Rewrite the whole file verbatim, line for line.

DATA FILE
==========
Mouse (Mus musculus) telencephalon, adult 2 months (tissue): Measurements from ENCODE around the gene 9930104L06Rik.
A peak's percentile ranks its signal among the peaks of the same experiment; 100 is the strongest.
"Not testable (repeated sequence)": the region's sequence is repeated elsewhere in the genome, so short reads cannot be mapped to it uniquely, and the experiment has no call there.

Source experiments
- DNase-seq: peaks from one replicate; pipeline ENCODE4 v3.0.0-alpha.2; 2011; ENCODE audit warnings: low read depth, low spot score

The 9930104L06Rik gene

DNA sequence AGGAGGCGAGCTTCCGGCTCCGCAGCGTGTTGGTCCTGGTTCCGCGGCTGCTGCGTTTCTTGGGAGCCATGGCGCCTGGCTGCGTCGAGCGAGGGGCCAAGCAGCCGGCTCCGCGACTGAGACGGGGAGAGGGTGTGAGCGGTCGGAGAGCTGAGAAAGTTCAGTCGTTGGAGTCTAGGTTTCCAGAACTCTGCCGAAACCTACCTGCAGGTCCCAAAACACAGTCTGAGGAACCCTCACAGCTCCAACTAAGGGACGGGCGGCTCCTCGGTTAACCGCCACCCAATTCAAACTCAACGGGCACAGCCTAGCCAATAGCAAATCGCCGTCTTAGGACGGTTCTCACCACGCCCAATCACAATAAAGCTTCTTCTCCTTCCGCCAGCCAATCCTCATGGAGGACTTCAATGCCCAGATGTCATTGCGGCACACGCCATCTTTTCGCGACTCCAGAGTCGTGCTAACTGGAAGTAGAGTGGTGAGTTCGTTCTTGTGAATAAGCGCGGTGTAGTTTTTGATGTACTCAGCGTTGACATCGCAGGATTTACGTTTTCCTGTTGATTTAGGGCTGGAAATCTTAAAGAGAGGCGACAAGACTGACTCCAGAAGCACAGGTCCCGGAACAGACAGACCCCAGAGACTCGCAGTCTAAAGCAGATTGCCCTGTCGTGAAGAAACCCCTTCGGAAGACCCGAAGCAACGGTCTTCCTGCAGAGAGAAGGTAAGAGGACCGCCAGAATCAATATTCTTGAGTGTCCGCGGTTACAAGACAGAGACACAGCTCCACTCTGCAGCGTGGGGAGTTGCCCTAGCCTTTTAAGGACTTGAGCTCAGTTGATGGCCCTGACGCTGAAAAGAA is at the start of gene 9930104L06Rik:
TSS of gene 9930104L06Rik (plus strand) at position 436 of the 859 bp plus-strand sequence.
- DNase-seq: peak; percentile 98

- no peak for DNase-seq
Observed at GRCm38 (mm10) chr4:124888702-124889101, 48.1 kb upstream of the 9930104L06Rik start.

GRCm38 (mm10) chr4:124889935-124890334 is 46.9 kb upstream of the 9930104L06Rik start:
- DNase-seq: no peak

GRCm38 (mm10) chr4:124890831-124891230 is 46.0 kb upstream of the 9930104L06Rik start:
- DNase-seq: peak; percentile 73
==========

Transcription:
Mouse (Mus musculus) telencephalon, adult 2 months (tissue): Measurements from ENCODE around the gene 9930104L06Rik.
A peak's percentile ranks its signal among the peaks of the same experiment; 100 is the strongest.
"Not testable (repeated sequence)": the region's sequence is repeated elsewhere in the genome, so short reads cannot be mapped to it uniquely, and the experiment has no call there.

Source experiments
- DNase-seq: peaks from one replicate; pipeline ENCODE4 v3.0.0-alpha.2; 2011; ENCODE audit warnings: low read depth, low spot score

The 9930104L06Rik gene

DNA sequence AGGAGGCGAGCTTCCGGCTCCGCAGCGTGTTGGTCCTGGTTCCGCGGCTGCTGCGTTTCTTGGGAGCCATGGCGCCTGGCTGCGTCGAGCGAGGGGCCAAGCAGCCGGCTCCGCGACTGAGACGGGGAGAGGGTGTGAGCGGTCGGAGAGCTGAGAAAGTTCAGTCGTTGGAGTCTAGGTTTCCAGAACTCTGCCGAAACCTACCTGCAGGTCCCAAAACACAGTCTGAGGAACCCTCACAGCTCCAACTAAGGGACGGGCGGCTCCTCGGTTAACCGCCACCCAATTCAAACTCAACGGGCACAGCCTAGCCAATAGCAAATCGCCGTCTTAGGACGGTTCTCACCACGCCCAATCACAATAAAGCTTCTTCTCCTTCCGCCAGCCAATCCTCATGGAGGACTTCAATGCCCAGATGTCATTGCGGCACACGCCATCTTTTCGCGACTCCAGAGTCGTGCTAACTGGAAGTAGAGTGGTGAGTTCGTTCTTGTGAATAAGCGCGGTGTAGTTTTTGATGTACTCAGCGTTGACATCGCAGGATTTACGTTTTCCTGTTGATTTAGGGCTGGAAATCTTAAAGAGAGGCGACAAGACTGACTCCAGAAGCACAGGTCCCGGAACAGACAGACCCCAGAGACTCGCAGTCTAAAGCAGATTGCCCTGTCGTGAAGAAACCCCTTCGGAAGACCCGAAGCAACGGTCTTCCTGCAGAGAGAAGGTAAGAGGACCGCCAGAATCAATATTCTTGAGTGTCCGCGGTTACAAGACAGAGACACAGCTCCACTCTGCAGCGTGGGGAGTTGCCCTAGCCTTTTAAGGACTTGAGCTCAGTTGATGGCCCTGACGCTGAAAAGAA is at the start of gene 9930104L06Rik:
TSS of gene 9930104L06Rik (plus strand) at position 436 of the 859 bp plus-strand sequence.
- DNase-seq: peak; percentile 98

- no peak for DNase-seq
Observed at GRCm38 (mm10) chr4:124888702-124889101, 48.1 kb upstream of the 9930104L06Rik start.

GRCm38 (mm10) chr4:124889935-124890334 is 46.9 kb upstream of the 9930104L06Rik start:
- DNase-seq: no peak

GRCm38 (mm10) chr4:124890831-124891230 is 46.0 kb upstream of the 9930104L06Rik start:
- DNase-seq: peak; percentile 73